The Perseid Meteor Shower Peaks Next Week, but You May Want to Get Out Now
The Perseids are usually one of the most exciting meteor showers of the year. That won't be the case this year.
In most years, the Perseid meteor shower is one of the best stargazing events you can catch, providing dozens of meteors per hour at its peak. Let's just rip the bandaid off. That will not be the case this year.
The Perseids will hit their peak on August 12 and 13. That date, however, lands next to a full moon. Full moons are kryptonite to meteor showers because the moonlight obscures many of the meteors you might otherwise see. But it's even a slight bit worse than just a full moon. August's full moon is the last of a few consecutive supermoons, which means the moon will be slightly brighter than the average full moon. It will not be a stellar year for the Perseids.
At its most vibrant, the meteor shower is capable of producing more than 100 meteors per hour at its peak. Bill Cooke of NASA's Meteoroid Environment Office tells Space.com that you should expect a more tepid 10-20 meteors per hour this year.
If you're hoping to see some of the bright Perseids with their persistent trains nonetheless, you should consider stargazing in advance of the peak this month.
How to see the Perseid meteor shower
The Perseids streak across the sky for weeks on both sides of the peak every year, but in smaller numbers than you'd see at the peak under ideal conditions. By the days leading to its conclusion on September 1, you won't see many at all.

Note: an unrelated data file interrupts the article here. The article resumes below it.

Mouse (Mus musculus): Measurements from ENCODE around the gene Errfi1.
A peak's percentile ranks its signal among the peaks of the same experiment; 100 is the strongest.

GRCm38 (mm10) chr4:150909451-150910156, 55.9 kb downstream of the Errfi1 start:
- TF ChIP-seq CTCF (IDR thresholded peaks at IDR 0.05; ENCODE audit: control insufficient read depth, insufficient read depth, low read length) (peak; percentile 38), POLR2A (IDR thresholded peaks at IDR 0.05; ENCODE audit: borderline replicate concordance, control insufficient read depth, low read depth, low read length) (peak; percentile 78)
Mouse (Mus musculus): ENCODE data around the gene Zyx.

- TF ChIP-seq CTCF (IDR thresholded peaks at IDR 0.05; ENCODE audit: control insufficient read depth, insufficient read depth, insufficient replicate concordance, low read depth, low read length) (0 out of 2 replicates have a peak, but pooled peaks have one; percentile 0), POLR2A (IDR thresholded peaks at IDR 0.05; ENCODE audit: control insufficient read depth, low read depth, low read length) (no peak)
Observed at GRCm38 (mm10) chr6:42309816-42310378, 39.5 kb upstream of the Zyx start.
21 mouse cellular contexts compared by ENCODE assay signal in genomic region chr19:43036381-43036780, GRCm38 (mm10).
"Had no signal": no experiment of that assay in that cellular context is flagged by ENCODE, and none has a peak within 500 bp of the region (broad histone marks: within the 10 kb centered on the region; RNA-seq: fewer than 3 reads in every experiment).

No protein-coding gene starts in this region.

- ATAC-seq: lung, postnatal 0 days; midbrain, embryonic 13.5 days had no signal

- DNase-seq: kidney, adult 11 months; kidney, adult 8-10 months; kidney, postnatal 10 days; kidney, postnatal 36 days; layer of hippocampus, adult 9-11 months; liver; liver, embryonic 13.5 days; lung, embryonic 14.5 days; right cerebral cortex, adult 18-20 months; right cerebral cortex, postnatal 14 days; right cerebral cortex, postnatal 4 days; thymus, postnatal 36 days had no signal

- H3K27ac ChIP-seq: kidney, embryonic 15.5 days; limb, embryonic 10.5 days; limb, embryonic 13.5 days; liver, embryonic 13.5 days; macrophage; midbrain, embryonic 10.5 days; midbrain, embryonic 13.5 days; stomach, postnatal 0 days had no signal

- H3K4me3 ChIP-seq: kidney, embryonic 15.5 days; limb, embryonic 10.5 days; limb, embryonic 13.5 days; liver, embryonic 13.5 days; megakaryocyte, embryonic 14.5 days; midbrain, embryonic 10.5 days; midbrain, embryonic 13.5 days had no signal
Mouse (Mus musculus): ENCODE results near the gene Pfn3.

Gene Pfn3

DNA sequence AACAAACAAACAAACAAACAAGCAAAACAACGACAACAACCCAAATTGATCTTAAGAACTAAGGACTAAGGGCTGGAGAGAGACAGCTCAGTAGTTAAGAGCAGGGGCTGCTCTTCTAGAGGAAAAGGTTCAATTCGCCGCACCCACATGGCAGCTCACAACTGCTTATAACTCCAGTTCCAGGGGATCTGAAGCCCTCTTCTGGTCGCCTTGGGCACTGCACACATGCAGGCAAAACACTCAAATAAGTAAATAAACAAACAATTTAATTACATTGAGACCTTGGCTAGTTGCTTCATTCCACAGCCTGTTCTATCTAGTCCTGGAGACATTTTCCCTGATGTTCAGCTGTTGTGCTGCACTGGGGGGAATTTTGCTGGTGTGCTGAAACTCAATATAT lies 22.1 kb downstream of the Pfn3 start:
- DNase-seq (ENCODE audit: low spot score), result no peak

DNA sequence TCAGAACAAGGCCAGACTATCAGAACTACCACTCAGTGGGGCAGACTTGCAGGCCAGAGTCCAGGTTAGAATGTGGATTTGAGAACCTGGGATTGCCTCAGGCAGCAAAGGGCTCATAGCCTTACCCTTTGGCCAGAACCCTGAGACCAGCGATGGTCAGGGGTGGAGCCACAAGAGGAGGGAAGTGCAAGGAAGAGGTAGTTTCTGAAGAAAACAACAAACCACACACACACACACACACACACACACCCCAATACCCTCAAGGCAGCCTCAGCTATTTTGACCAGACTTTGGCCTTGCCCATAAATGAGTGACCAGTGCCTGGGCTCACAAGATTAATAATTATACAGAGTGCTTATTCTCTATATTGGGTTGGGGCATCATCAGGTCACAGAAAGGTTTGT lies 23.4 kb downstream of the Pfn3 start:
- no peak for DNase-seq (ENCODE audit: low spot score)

Still, the days leading up to the August 12 peak may provide better viewing under clear dark skies. Astronomer Gianluca Masi of the Virtual Telescope Project told Newsweek that the best time to get out might be around August 9, when you could see as many as 30 meteors per hour. Though, it's tough to predict what you'll see on any given night.
Jamie Carter at Forbes suggests that you might even have better luck picking a date later in the month like August 21-23, instead of trying to go out on the night of the peak.
Whenever you are going in search of shooting stars, be sure to get far from the light pollution of cities. The darker the skies are overhead, the more likely you are to see meteors. Like many other meteor showers, the Perseids are also best seen after midnight.
Once you arrive at your stargazing hub, it can help to orient yourself to the shower's radiant. The Perseids, created by debris from comet Swift-Tuttle, appear to radiate from in the constellation Perseus. Meteors will appear to move away from the radiant, streaking across any part of the sky. So, you don't want to position yourself so you're staring right at it, but a bit away from there.
Whenever you head to the countryside to find meteors, you can find meteors if you make a plan, but don't expect a show-stopper this time around.